author = "Bowker, {Matthew A} and Koch, {George W} and Jayne Belnap and Nancy Johnson",
year = "2008",
month = "11",
doi = "10.1016/j.soilbio.2008.08.002",
language = "English (US)",
volume = "40",
pages = "2819--2826",
journal = "Soil Biology and Biochemistry",
issn = "0038-0717",
publisher = "Elsevier Limited",
number = "11",

}

TY - JOUR

T1 - Nutrient availability affects pigment production but not growth in lichens of biological soil crusts

AU - Bowker, Matthew A

AU - Koch, George W

AU - Belnap, Jayne

AU - Johnson, Nancy

PY - 2008/11

Y1 - 2008/11

N2 - Recent research suggests that micronutrients such as Mn may limit growth of slow-growing biological soil crusts (BSCs) in some of the drylands of the world. These soil surface communities contribute strongly to arid ecosystem function and are easily degraded, creating a need for new restoration tools. The possibility that Mn fertilization could be used as a restoration tool for BSCs has not been tested previously. We used microcosms in a controlled greenhouse setting to investigate the hypothesis that Mn may limit photosynthesis and consequently growth in Collema tenax, a dominant N-fixing lichen found in BSCs worldwide. We found no evidence to support our hypothesis; furthermore, addition of other nutrients (primarily P, K, and Zn) had a suppressive effect on gross photosynthesis (P = 0.05). We also monitored the growth and physiological status of our microcosms and found that other nutrients increased the production of scytonemin, an important sunscreen pigment, but only when not added with Mn (P = 0.01). A structural equation model indicated that this effect was independent of any photosynthesis-related variable. We propose two alternative hypotheses to account for this pattern: (1) Mn suppresses processes needed to produce scytonemin; and (2) Mn is required to suppress scytonemin production at low light, when it is an unnecessary photosynthate sink. Although Mn fertilization does not appear likely to increase photosynthesis or growth of Collema, it could have a role in survivorship during environmentally stressful periods due to modification of scytonemin production. Thus, Mn enrichment should be studied further for its potential to facilitate BSC rehabilitation.

AB - Recent research suggests that micronutrients such as Mn may limit growth of slow-growing biological soil crusts (BSCs) in some of the drylands of the world. These soil surface communities contribute strongly to arid ecosystem function and are easily degraded, creating a need for new restoration tools. The possibility that Mn fertilization could be used as a restoration tool for BSCs has not been tested previously. We used microcosms in a controlled greenhouse setting to investigate the hypothesis that Mn may limit photosynthesis and consequently growth in Collema tenax, a dominant N-fixing lichen found in BSCs worldwide. We found no evidence to support our hypothesis; furthermore, addition of other nutrients (primarily P, K, and Zn) had a suppressive effect on gross photosynthesis (P = 0.05). We also monitored the growth and physiological status of our microcosms and found that other nutrients increased the production of scytonemin, an important sunscreen pigment, but only when not added with Mn (P = 0.01). A structural equation model indicated that this effect was independent of any photosynthesis-related variable. We propose two alternative hypotheses to account for this pattern: (1) Mn suppresses processes needed to produce scytonemin; and (2) Mn is required to suppress scytonemin production at low light, when it is an unnecessary photosynthate sink. Although Mn fertilization does not appear likely to increase photosynthesis or growth of Collema, it could have a role in survivorship during environmentally stressful periods due to modification of scytonemin production. Thus, Mn enrichment should be studied further for its potential to facilitate BSC rehabilitation.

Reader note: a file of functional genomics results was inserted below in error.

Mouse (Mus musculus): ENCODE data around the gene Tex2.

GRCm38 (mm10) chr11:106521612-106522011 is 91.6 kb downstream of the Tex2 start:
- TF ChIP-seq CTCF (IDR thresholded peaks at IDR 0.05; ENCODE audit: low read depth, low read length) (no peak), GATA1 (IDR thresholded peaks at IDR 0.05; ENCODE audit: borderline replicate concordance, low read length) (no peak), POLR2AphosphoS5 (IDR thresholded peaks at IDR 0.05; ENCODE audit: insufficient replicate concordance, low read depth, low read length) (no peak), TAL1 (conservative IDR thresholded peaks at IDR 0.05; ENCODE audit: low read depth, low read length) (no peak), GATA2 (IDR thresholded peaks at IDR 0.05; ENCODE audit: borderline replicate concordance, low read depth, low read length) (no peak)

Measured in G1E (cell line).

KW - Arid lands

KW - Cryptogams

KW - Cyanobacteria

KW - Ecological restoration

KW - Fatty acids

KW - Micronutrient limitation

KW - Stress tolerance

KW - Structural equation model

KW - Symbiosis

UR - http://www.scopus.com/inward/record.url?scp=53449095652&partnerID=8YFLogxK

UR - http://www.scopus.com/inward/citedby.url?scp=53449095652&partnerID=8YFLogxK

U2 - 10.1016/j.soilbio.2008.08.002

DO - 10.1016/j.soilbio.2008.08.002

M3 - Article

AN - SCOPUS:53449095652

VL - 40

SP - 2819

EP - 2826

JO - Soil Biology and Biochemistry

JF - Soil Biology and Biochemistry

SN - 0038-0717

IS - 11

ER -